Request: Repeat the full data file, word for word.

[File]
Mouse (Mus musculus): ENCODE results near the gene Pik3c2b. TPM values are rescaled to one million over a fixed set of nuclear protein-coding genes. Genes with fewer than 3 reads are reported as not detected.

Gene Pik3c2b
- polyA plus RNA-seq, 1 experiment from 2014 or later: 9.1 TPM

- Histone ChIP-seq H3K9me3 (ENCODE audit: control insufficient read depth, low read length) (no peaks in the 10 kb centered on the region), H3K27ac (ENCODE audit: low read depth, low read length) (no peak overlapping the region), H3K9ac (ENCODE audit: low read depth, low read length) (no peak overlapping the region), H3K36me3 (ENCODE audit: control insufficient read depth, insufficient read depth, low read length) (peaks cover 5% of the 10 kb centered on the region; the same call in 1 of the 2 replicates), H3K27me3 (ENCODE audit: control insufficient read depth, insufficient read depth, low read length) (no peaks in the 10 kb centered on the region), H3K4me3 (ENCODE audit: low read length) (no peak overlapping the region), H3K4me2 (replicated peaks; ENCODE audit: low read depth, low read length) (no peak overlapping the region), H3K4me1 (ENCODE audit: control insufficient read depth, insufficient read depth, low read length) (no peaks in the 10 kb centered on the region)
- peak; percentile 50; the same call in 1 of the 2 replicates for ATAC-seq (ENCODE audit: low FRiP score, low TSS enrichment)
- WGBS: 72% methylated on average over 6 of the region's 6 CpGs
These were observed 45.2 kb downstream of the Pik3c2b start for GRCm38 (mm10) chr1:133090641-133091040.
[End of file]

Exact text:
Mouse (Mus musculus): ENCODE results near the gene Pik3c2b. TPM values are rescaled to one million over a fixed set of nuclear protein-coding genes. Genes with fewer than 3 reads are reported as not detected.

Gene Pik3c2b
- polyA plus RNA-seq, 1 experiment from 2014 or later: 9.1 TPM

- Histone ChIP-seq H3K9me3 (ENCODE audit: control insufficient read depth, low read length) (no peaks in the 10 kb centered on the region), H3K27ac (ENCODE audit: low read depth, low read length) (no peak overlapping the region), H3K9ac (ENCODE audit: low read depth, low read length) (no peak overlapping the region), H3K36me3 (ENCODE audit: control insufficient read depth, insufficient read depth, low read length) (peaks cover 5% of the 10 kb centered on the region; the same call in 1 of the 2 replicates), H3K27me3 (ENCODE audit: control insufficient read depth, insufficient read depth, low read length) (no peaks in the 10 kb centered on the region), H3K4me3 (ENCODE audit: low read length) (no peak overlapping the region), H3K4me2 (replicated peaks; ENCODE audit: low read depth, low read length) (no peak overlapping the region), H3K4me1 (ENCODE audit: control insufficient read depth, insufficient read depth, low read length) (no peaks in the 10 kb centered on the region)
- peak; percentile 50; the same call in 1 of the 2 replicates for ATAC-seq (ENCODE audit: low FRiP score, low TSS enrichment)
- WGBS: 72% methylated on average over 6 of the region's 6 CpGs
These were observed 45.2 kb downstream of the Pik3c2b start for GRCm38 (mm10) chr1:133090641-133091040.